By on October 6, 2006

2007_gs450h_01.jpgRemember the dorky kid who aced college, landed a great job, maybe even got married, but still never got a firm grasp on how to enjoy life’s rich tapestry? That’s the Lexus GS450h. For all its hybrid gee-whiz engineering, swanky trimmings and performance credentials, the Lexus GS450h is only really a great idea on paper. Sure, it’s got lower emissions, less fuel consumption than its petrol-powered equivalent and significantly more performance. But the Lexus Hybrid is a genius in dire need of a spiritual advisor.

The styling tells the story with its bold lines, broad shoulders and stunning lack of attention to detail. Up front, the GS’ trapezoidal grille– flanked by ovoid lenses and rhombus-like headlights– inflict geometric overkill on an otherwise cetacean canvas. Sadly, the GS' tall frame kills an otherwise sporting profile; everything south of the beltline looks obese and clumsy. Fortunately, multi-spoke 18" hoops with chrome accents help avert your eyes from the plump yet stunted posterior with its B-movie bug-eyed taillights. Clearly, the "L-Finesse" GS needs Giorgio Giugiaro’s loving hands.

2007_gs450h_15.jpgIn contrast, the GS’ interior is a symphony of chrome, leather, ebony wood and white LED accents. The cockpit’s squidgy polymers and tastefully arranged switchgear offer the automotive equivalent of a relaxing swim in an edgeless pool. In Audi and Lexus' sybaritic showdown, the Japanese automaker is gradually pulling ahead. For example, while the A8 serves-up an exquisite dash and console combo, Lexus' cohesive design motif delivers a perfectly layered, multi-dimensional gestalt. Audi’s dash may seem like it was carved from a single piece of granite, but Lexus’ seems lovingly sculpted from the same stone.

The GS’ sensuous wood and leather tiller alludes to the brand’s trademark perfectionism. Smoked disco ball gauge faces add a bit of visual excitement to the borderline OCD. The Mark Levinson beatbox adds brilliant highs, life-like middles and full-bodied lows– setting the new standard for factory tunes. The GS’ ventilated hides keep the backside cool, but finding the right fan speed involves one too many menus via the (otherwise excellent) touch-screen Navigation system. And that’s where the GS450h picture starts to lose focus.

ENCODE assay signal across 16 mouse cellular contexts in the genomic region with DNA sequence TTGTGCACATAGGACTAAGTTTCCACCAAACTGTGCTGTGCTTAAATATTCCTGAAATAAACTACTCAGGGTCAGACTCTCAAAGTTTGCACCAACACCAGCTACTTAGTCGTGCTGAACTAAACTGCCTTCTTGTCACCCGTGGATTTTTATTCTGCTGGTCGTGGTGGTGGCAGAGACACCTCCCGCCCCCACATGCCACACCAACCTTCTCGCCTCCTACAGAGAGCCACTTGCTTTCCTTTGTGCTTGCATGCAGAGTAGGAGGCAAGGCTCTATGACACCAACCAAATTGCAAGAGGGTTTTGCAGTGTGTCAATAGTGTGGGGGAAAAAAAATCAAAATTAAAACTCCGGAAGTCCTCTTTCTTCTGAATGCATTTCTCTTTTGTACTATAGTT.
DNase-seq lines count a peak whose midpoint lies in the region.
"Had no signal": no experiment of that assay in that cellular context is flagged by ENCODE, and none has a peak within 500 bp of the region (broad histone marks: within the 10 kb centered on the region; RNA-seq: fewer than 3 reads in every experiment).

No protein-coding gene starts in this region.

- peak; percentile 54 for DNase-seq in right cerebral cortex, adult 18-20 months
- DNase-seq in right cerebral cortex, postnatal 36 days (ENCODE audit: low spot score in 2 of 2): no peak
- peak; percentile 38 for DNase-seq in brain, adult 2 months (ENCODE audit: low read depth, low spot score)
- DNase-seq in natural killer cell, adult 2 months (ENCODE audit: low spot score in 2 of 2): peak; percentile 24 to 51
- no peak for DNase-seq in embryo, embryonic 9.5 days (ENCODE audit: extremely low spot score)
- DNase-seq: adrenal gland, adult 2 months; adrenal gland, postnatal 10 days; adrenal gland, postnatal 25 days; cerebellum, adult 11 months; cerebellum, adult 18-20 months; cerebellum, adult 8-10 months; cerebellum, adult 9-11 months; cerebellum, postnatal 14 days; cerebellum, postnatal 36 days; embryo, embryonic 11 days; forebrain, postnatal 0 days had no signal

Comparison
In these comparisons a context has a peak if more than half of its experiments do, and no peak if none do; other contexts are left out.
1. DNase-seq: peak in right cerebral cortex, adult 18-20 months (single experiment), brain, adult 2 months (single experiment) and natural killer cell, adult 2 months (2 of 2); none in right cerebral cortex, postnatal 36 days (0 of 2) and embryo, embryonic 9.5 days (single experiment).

2007_gs450h_25.jpgCheck out the mileage on the Lexus hybrid’s information screen. In urban stop/start duty, the GS’ gas engine kicks in frequently and abruptly, taking over from the batteries. With the Levinson blasting and the A/C cranked, the GS450h's mileage never once threatened to get out of the lower twenties. Lower the A/C, hit the open road, set the cruise control to 65mph and you’re looking at… 25mpg. This is not what a Prius driver would call a hybrid halo car. OK, so the Lexus is a “performance hybrid.” All is forgiven, right?

If you’re a straight line junkie, yes. Acceleration is muscle car brisk. Hit the GS’ gas from a standstill and the torque-rich electric motor satisfies with a shove in the seat and a hum under the bonnet. After a brief powerband intermission, the CVT transmission throws the rev-happy 3.5-liter V6 in the mix, facilitating 0-60 runs that last a scant 5.2 seconds. Keep your foot in the juice and the CVT pushes the engine closer to redline, catapulting the GS down the highway.

Now, throw a corner at the GS and you’ll understand why Lexus won’t let you give the electronic Nanny the afternoon off. Everything's peachy at 70% effort. The sedan’s delightfully firm steering, solid chassis and buttoned-down suspension let you run the hybrid through the twisties like an equivalent Bimmer. Push harder and the various subsystems start to fight for control. The traction control incorrectly modulates the finicky powerband, inducing all-you-can-eat buffet levels of understeer, triggering stability control. Diehard pistonheads are done before they begin. 

2007_gs450h_08.jpgThe large disc brakes feel a bit touchy– charged as they are with regenerating power as well as curbing momentum– but they stop the “fun” with genuine conviction. Unfortunately, dropping anchor at speed induces massive nosedive, which dramatically increases the chances of an understeer slide. Worst of all, the flawed underpinnings throw the famous Lexus ride in the trash, shaking the rearview mirror at every pothole. The 40-series tires take most of the blame, transmitting every surface imperfection directly to one's posterior. Top it off with a Porsche-sized cargo hole and the GS Hybrid's synergies seem less than entirely appealing.

Forget about the GS450h’s poor ride/handling balance (if possible) and consider the model’s real competition: the superb V8-powered GS430. Lexus’ gas-only model offers a perfectly linear powerband, a world-class autobox, 400lbs less in tow, better handling and a bigger trunk. The penalty: three to five miles less travel per gallon of gas and no planet saving feel-good factor. Like the childhood genius who struck it rich, the GS450h proves that appearances can be deceiving. Whether you’re a hybrid sedan or a Geek, developing genuine character is a bitch.